Alcohol isn’t the only thing a breath test can detect; COVID-19 can now be detected in less than 3 minutes using a breath sample. Not having to stick a long cotton swab up the nose, have a blood sample drawn or cheek swab to check for the virus sounds great, just don’t expect to see the new diagnostic devices readily available to the average consumer anytime soon – or even some locations that previously conducted free testing.
The new diagnostic test given emergency use authorization by the US Food and Drug Administration Friday, April 14, is designed to be performed in environments where the patient specimen is both collected and analyzed, such as doctor’s offices, hospitals and mobile testing sites. And, the instrument used is about the size of a piece of carry-on luggage. So, not quite as small, easily stored or transported as say a portable breath test a trained law enforcement officer might produce for someone to blow into to detect blood-alcohol content.
COVID diagnostic tests must also be performed by a qualified, trained operator under the supervision of a health care provider licensed or authorized by state law to prescribe tests. The device is the the first COVID-19 diagnostic test that detects chemical compounds in breath samples associated with a SARS-CoV-2 infection.
“Today’s authorization is yet another example of the rapid innovation occurring with diagnostic tests for COVID-19,” said Jeff Shuren, M.D., J.D., director of the FDA’s Center for Devices and Radiological Health. “The FDA continues to support the development of novel COVID-19 tests with the goal of advancing technologies that can help address the current pandemic and better position the U.S. for the next public health emergency.”
The performance of the InspectIR COVID-19 Breathalyzer was validated in a large study of 2,409 individuals, including those with and without symptoms. In the study, the test was shown to have 91.2% sensitivity (the percent of positive samples the test correctly identified) and 99.3% specificity (the percent of negative samples the test correctly identified). The study also showed that, in a population with only 4.2% of individuals who are positive for the virus, the test had a negative predictive value of 99.6%, meaning that people who receive a negative test result are likely truly negative in areas of low disease prevalence. The test performed with similar sensitivity in a follow-up clinical study focused on the omicron variant.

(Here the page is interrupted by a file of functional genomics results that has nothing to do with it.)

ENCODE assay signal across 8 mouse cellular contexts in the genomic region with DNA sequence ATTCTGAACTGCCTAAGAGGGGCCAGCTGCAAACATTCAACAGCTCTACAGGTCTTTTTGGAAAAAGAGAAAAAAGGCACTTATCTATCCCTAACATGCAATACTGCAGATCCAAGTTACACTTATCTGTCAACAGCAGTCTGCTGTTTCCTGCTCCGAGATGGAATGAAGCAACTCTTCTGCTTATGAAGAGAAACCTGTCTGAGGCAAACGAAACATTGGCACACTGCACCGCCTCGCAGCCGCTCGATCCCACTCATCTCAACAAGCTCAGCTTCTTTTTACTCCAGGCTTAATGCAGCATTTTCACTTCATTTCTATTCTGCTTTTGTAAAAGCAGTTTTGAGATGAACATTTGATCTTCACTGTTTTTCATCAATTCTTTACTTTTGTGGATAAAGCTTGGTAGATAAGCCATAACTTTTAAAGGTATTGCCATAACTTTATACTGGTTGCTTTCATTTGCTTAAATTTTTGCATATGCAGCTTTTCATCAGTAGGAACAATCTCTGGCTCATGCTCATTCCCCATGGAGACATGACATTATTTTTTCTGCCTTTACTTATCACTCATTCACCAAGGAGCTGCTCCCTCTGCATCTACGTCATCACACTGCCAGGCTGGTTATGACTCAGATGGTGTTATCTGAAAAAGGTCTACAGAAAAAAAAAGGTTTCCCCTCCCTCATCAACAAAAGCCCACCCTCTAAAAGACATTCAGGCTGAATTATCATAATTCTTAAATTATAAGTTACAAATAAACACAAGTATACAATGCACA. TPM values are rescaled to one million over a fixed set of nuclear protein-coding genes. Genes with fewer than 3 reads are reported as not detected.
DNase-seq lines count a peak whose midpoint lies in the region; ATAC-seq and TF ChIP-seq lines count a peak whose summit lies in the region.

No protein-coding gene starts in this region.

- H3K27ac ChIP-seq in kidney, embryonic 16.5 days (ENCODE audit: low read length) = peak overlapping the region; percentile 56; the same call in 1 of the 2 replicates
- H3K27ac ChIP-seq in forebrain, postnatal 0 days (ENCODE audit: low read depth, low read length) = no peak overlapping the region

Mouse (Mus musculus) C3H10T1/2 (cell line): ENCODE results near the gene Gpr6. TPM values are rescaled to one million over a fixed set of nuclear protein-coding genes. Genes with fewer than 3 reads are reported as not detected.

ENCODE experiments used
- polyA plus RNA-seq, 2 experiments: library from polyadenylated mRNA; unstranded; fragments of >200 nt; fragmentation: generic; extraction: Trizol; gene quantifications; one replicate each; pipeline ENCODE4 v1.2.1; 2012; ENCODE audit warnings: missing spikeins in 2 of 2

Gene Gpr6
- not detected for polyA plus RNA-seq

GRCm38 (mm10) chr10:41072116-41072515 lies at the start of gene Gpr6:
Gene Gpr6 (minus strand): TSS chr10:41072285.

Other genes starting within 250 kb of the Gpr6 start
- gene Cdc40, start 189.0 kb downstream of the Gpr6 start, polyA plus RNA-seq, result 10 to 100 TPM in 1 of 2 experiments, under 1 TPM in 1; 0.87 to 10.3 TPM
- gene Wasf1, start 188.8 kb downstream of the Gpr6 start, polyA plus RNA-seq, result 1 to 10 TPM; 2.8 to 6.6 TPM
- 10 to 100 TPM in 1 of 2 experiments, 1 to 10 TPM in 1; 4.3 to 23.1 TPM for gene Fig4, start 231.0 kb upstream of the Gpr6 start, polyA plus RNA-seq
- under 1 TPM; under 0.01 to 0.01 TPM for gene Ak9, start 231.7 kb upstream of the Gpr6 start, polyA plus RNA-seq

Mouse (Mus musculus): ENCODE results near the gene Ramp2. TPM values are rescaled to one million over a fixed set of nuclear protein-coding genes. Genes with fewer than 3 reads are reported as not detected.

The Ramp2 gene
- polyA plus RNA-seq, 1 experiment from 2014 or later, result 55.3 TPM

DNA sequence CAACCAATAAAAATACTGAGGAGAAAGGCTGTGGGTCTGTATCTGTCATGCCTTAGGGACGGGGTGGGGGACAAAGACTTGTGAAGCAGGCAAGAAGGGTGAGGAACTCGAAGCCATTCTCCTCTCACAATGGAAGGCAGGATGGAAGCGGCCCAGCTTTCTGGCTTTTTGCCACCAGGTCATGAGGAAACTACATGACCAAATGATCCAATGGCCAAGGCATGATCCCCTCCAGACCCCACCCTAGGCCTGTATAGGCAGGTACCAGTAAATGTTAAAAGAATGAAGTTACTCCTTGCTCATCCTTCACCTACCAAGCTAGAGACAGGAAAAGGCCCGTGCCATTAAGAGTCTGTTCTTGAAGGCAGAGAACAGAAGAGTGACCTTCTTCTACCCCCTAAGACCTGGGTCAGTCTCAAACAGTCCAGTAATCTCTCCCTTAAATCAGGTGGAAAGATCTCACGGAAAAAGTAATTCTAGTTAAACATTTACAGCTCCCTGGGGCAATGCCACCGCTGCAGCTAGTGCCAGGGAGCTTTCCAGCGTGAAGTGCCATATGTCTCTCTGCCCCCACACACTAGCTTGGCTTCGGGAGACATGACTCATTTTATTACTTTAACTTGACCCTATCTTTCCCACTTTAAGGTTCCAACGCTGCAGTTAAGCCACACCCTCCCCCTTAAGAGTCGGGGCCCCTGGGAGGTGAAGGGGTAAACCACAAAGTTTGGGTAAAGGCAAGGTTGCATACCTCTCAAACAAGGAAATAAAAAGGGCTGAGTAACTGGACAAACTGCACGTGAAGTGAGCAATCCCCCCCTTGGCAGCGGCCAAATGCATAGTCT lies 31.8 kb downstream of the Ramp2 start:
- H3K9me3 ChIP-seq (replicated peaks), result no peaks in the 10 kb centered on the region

The InspectIR COVID-19 Breathalyzer uses a technique called gas chromatography gas mass-spectrometry (GC-MS) to separate and identify chemical mixtures and rapidly detect five Volatile Organic Compounds (VOCs) associated with SARS-CoV-2 infection in exhaled breath. When the InspectIR COVID-19 Breathalyzer detects the presence of VOC markers of SARS-CoV-2, a presumptive (unconfirmed) positive test result is returned and should be confirmed with a molecular test. Negative results should be considered in the context of a patient’s recent exposures, history and the presence of clinical signs and symptoms consistent with COVID-19, as they do not rule out SARS-CoV-2 infection and should not be used as the sole basis for treatment or patient management decisions, including infection control decisions.
InspectIR expects to be able to produce approximately 100 instruments per week, which can each be used to evaluate approximately 160 samples per day. At this level of production, testing capacity using the InspectIR COVID-19 Breathalyzer is expected to increase by approximately 64,000 samples per month.
As of April 12, 2022, a total of 427 tests and sample collection devices had been authorized by the FDA under emergency use authorizations (EUAs). These include 293 molecular tests and sample collection devices, 84 antibody and other immune response tests and 50 antigen tests. There are 74 molecular authorizations and 1 antibody authorization that can be used with home-collected samples. There is 1 EUA for a molecular prescription at-home test, 2 EUAs for antigen prescription at-home tests, 17 EUAs for antigen over-the-counter (OTC) at-home tests, and 3 for molecular OTC at-home tests.
The FDA has authorized 28 COVID antigen tests and 9 molecular tests for serial screening programs. The FDA has also authorized 925 revisions to EUA authorizations since COVID